Last summer, on my last day of school, I drove Phoebe to Skaneateles, a beautiful postcard town in the Finger Lakes region of New York. It was a late sixth birthday party and an opportunity for a reunion of a father and daughter from an old school. The plan was to spend two nights at the Sherwood Inn, sail around the lake in Judge Ben Wiles, hike the mountains at the Baldwinsville Nature Reserve, and, of course, dine on the famous (at least) Doug’s Fish Fry. Doug’s is one of those places that feels like it has never been, where you take a red plastic tray and order at a long counter, restaurant-style; the kind of place where everyone who enters comes with a slaw side, and where there is a model train running on an endless loop around. large dining room. On our first night, we went to Doug’s and ordered our fish and fries, and I found a side of baked beans. Now, let me support you for a moment: this time, Phoebe had never eaten beans in her life. It was not that he did not like himself; he was shocked, disgusted, and disgusted with them. When making peppers, I would have to keep one part of the pan free of beans or risk not touching it. When I placed a small bowl of black beans on Phoebe’s plate to match her quesadilla, she would pick up the bowl with her fingertips out of her plate with great contempt. Anyway, we go back to our room for our night with Doug. We grabbed our trays from the table, grabbed our ketchup, tartar, and tabasco sauce, and sat down. Damn, did my beans look good-thick and dark, black with particles of pork product floating in them? “Come on, Phoebe,” I said. “How can you not like this?”
“No, thank you,” he said.
I persisted, trying to meditate, trying to make him see. “All right, but let me ask you.” I said. “Do you like ketchup?”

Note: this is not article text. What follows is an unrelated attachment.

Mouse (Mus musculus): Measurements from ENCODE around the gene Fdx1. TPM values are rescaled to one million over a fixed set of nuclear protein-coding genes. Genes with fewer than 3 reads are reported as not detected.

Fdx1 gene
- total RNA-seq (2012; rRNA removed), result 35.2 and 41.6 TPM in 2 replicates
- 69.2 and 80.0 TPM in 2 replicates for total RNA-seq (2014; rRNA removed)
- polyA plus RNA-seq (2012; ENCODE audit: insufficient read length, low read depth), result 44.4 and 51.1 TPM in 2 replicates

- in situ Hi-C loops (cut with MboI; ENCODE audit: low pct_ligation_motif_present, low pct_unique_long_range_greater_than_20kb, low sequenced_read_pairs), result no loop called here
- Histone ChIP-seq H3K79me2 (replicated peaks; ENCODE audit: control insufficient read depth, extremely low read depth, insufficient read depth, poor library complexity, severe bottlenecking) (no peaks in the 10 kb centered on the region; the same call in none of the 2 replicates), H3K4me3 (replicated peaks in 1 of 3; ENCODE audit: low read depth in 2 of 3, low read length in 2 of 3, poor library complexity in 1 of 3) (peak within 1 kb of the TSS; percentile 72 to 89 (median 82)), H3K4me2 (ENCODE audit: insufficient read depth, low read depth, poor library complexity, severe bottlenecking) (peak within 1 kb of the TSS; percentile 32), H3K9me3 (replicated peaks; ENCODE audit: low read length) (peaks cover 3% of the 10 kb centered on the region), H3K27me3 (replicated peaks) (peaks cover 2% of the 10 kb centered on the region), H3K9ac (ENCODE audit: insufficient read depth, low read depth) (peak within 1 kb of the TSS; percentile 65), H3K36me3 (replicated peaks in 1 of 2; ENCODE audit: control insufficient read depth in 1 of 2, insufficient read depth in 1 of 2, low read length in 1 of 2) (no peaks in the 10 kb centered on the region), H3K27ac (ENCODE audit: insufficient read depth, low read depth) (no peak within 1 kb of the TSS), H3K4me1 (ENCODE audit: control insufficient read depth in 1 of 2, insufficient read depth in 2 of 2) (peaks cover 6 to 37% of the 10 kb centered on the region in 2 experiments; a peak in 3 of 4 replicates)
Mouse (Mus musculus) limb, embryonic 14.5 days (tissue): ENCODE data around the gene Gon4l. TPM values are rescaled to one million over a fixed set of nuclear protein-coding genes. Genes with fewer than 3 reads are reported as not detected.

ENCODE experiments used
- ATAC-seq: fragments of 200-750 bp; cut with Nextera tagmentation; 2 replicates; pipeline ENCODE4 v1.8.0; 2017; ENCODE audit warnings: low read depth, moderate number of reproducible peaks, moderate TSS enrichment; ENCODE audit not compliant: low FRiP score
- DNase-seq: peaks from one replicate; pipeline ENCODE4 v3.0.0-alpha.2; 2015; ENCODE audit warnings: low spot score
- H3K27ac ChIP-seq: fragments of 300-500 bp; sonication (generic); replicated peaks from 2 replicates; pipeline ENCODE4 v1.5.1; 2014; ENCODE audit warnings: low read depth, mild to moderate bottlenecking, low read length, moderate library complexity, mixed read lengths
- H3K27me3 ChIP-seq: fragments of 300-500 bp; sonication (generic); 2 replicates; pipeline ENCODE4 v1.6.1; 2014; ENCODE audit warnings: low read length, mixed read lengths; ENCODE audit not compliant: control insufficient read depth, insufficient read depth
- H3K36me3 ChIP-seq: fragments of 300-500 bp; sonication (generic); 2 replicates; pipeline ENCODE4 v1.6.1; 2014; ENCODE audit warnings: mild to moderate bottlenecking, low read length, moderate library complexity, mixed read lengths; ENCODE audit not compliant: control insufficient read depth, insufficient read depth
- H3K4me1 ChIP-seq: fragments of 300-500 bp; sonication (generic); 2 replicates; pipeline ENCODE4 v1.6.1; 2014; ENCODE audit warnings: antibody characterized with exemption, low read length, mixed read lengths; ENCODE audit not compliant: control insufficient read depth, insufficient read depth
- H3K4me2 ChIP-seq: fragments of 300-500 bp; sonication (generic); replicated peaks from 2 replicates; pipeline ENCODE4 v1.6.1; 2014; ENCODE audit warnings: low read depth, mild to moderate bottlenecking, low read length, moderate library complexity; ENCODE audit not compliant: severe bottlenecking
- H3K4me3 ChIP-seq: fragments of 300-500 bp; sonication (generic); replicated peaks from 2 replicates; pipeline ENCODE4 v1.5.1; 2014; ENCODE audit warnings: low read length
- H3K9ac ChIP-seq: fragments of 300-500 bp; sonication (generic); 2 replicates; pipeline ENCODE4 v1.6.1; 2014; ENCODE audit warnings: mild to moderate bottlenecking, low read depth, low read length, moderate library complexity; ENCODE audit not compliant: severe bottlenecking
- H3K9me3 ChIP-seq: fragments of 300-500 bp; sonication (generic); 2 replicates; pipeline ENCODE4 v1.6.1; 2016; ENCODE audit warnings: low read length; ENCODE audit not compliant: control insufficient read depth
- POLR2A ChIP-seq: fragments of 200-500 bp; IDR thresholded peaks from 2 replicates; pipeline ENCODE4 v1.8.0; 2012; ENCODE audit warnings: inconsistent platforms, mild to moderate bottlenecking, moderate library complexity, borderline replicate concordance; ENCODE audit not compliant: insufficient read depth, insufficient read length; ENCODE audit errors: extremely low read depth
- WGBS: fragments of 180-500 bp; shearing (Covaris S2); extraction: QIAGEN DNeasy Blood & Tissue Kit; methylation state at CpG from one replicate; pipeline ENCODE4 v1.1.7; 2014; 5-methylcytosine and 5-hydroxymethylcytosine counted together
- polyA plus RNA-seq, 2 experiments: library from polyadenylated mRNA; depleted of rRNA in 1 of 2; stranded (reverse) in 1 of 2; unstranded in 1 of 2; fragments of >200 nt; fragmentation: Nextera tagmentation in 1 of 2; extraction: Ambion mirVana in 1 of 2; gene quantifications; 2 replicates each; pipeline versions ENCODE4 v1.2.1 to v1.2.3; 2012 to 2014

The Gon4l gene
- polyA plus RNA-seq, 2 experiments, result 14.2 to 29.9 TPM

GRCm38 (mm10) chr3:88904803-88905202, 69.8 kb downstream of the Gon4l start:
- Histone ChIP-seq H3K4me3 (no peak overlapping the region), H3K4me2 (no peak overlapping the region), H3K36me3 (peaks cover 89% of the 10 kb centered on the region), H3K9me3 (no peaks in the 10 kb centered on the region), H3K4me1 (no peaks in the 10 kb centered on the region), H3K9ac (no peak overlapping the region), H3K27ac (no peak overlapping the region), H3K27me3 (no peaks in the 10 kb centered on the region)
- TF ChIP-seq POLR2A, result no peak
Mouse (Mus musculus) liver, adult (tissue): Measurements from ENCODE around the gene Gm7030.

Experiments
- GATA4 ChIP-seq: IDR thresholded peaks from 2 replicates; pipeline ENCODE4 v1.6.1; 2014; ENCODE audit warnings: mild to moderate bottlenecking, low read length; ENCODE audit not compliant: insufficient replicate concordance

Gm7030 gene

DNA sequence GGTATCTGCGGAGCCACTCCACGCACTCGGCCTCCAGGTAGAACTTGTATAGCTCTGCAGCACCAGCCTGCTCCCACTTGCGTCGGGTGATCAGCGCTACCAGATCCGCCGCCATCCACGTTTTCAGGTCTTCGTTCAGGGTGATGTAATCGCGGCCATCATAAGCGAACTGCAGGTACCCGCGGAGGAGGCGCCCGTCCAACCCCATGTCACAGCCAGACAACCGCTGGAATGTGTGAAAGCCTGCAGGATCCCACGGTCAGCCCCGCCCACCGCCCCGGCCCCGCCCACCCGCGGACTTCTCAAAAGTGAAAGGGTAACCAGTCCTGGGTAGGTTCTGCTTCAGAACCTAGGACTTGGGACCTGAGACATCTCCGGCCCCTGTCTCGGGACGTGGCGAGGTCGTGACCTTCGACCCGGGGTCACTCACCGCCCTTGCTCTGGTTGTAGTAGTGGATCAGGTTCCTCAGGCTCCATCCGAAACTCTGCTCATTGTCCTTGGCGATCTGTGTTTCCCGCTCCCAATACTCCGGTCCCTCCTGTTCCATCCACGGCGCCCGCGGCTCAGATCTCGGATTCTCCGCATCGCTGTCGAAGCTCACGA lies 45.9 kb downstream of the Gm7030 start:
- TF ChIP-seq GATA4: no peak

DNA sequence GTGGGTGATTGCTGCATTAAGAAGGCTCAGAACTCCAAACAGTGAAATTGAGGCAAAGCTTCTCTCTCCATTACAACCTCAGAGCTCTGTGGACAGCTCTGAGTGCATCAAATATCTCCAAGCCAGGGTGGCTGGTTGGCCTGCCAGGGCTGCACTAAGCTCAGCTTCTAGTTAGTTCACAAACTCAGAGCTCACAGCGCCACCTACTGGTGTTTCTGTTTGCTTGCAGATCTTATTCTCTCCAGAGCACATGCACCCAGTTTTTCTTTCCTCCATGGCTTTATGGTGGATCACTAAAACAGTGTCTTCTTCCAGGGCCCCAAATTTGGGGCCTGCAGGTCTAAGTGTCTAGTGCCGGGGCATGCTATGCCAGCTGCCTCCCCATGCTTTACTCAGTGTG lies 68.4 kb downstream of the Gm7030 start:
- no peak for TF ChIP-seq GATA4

“Brown sugar? Molasses? Bacon? “
Yes, yes, and yes.
I explained, though, that this is what beans are for! (And, you know, beans.) I gave him the standard deal: just one bite. Try it once again. If you hate it, spit it out. He finally confessed, was bitten just once, and, for the sake of his eternal fame, swallowed up his pride and declared his enduring love for baked beans. It relieved me that he had already seen the light, but I wondered without hesitation why it had taken him so long. Baked beans were the basis of my youth, a complete diet; they were what we ate with hamburgers and hot dogs, the only ones we called “Bean Beans” with a picture of cowboys sitting around the fire on Campbell’s can label. They were designed for kids!
The beauty of Phoebe’s conversion to Doug was that, once she had eaten a delicious baked bean, a whole new world of family dinner opportunities opened up for us. He was no longer saying he didn’t like beans. Black beans (for our burritos), white beans (for our chili and our white beans), garbanzo beans, friends (to go with our tacos), lentil salad: individual, dominoes fall out of lentils, which says “still working.” And in addition to being a simple first step in adding beans to the family collection, baked beans-at my expense, at least-are an automatic dinner. If we need a quick lunch before soccer, if the refrigerator is empty and empty, we can do it for dinner. If we are tired and do not like to cook, and cannot tolerate another frozen pizza, we get a few slices of baguette, discard half a can of beans on top, remove knives and forks, and finish.
From Dinner a Love Story